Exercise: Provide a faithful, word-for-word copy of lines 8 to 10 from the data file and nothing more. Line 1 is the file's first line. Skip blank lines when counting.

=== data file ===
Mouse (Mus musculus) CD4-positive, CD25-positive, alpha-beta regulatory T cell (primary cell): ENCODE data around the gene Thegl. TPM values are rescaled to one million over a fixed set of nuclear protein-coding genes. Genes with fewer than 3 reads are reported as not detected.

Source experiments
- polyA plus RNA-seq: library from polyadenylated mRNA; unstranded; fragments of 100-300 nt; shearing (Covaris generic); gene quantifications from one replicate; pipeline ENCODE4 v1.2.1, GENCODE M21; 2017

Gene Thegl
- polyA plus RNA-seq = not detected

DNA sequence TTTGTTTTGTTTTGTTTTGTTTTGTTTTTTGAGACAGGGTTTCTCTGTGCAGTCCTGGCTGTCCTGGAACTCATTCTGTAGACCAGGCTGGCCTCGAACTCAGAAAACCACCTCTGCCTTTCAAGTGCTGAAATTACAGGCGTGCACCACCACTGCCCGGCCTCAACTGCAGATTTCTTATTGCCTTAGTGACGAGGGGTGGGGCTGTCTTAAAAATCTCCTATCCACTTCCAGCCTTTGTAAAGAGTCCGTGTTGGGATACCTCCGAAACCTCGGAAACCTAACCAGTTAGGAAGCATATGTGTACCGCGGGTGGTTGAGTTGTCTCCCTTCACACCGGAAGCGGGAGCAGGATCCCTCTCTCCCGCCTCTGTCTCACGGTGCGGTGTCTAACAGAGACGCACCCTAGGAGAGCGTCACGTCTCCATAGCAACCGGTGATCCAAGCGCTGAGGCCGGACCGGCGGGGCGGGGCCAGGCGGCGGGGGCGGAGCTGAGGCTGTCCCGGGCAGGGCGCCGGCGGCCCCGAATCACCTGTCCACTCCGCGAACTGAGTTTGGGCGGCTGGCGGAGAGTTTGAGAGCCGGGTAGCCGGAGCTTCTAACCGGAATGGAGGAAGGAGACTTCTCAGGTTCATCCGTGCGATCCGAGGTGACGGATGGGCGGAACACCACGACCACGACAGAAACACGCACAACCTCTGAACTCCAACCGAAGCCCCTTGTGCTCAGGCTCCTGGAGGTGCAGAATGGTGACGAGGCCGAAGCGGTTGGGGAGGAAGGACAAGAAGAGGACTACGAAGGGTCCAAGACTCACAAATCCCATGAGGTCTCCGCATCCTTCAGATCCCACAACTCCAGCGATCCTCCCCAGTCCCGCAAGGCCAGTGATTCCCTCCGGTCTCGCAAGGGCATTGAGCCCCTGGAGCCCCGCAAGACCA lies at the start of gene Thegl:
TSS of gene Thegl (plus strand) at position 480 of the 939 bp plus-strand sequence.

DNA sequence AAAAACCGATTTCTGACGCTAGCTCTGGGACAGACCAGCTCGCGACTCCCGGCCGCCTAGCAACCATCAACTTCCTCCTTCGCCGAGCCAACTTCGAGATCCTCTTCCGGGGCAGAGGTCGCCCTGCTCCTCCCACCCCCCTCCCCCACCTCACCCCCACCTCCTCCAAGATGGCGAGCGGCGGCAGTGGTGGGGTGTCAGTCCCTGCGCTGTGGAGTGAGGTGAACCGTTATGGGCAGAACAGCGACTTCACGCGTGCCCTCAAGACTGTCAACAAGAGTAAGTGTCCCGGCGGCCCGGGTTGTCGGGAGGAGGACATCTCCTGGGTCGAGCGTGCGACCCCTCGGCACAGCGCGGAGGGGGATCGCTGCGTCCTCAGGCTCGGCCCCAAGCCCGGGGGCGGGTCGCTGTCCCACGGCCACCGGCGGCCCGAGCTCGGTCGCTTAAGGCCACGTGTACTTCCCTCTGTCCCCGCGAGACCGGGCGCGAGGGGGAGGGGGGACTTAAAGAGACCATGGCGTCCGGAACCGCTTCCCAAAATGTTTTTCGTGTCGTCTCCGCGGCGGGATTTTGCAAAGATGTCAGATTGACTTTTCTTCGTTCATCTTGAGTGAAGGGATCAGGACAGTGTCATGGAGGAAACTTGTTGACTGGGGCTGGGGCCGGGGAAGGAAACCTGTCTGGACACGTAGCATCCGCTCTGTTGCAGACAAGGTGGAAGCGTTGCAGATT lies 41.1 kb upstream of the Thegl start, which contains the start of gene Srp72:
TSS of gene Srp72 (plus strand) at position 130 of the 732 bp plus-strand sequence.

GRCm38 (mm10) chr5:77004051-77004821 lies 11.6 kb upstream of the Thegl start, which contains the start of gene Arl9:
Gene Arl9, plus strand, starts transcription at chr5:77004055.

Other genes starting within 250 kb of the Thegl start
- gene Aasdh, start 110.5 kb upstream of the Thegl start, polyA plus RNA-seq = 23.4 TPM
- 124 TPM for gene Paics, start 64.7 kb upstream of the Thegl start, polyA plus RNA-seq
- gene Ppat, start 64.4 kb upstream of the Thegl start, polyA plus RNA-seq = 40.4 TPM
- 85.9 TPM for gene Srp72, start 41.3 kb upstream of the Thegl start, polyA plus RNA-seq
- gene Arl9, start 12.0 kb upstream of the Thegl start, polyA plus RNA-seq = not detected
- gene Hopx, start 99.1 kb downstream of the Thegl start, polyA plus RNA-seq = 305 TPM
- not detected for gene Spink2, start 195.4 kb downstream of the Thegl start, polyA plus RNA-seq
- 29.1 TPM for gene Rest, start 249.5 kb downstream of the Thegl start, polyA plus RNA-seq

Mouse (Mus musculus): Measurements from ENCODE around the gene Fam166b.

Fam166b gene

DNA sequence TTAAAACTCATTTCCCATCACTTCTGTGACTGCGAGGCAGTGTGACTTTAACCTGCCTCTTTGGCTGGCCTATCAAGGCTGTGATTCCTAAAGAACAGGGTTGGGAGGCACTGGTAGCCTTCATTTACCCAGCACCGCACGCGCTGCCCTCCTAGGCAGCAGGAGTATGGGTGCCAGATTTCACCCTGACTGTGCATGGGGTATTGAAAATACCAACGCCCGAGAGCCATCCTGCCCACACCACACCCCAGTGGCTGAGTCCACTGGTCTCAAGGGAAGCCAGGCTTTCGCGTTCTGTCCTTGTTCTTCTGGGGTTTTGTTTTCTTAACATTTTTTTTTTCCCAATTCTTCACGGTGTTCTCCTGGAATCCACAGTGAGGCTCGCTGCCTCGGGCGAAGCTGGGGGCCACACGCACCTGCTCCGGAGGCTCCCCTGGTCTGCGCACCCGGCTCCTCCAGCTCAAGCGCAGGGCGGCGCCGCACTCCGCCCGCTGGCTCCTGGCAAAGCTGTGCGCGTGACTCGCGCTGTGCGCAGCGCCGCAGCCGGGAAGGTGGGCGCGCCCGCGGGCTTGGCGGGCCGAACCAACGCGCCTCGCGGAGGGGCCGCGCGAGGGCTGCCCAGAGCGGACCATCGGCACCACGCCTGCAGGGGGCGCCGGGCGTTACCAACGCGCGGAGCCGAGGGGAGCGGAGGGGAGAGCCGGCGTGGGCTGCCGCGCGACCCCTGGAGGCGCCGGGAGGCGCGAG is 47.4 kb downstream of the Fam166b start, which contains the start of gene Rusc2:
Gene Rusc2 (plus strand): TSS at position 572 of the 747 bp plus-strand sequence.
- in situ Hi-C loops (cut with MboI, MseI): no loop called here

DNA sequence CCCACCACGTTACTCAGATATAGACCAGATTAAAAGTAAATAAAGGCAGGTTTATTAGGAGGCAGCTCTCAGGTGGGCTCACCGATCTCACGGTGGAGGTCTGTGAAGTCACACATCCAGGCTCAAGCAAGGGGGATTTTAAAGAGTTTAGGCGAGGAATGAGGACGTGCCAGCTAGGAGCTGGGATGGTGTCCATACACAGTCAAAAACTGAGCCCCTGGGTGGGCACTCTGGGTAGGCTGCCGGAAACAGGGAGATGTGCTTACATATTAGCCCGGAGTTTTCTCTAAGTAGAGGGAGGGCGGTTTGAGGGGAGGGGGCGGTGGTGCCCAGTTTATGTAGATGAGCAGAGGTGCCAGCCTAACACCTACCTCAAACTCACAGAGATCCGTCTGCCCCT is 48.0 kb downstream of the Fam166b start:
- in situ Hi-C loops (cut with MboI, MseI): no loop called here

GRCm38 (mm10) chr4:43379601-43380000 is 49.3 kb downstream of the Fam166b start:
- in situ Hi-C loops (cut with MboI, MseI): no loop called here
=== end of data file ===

DNA sequence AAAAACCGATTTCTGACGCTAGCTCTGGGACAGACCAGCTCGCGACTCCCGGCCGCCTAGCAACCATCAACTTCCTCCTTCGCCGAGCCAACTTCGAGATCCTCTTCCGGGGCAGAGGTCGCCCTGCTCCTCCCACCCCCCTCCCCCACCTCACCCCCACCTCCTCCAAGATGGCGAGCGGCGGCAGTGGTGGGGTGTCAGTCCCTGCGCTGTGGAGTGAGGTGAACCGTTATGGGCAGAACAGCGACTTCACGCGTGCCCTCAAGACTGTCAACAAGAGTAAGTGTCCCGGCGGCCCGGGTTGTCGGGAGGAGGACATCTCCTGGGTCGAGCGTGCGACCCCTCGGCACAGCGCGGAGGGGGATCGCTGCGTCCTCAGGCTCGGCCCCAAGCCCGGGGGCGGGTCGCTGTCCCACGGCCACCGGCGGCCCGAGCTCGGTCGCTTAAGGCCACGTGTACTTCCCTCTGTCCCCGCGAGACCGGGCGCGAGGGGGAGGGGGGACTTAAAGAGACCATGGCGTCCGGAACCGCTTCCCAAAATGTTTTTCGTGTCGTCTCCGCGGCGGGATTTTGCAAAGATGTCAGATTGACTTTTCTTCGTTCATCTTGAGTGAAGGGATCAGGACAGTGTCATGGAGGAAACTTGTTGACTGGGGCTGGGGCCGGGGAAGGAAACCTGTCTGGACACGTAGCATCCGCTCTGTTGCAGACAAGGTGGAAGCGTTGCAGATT lies 41.1 kb upstream of the Thegl start, which contains the start of gene Srp72:
TSS of gene Srp72 (plus strand) at position 130 of the 732 bp plus-strand sequence.

GRCm38 (mm10) chr5:77004051-77004821 lies 11.6 kb upstream of the Thegl start, which contains the start of gene Arl9: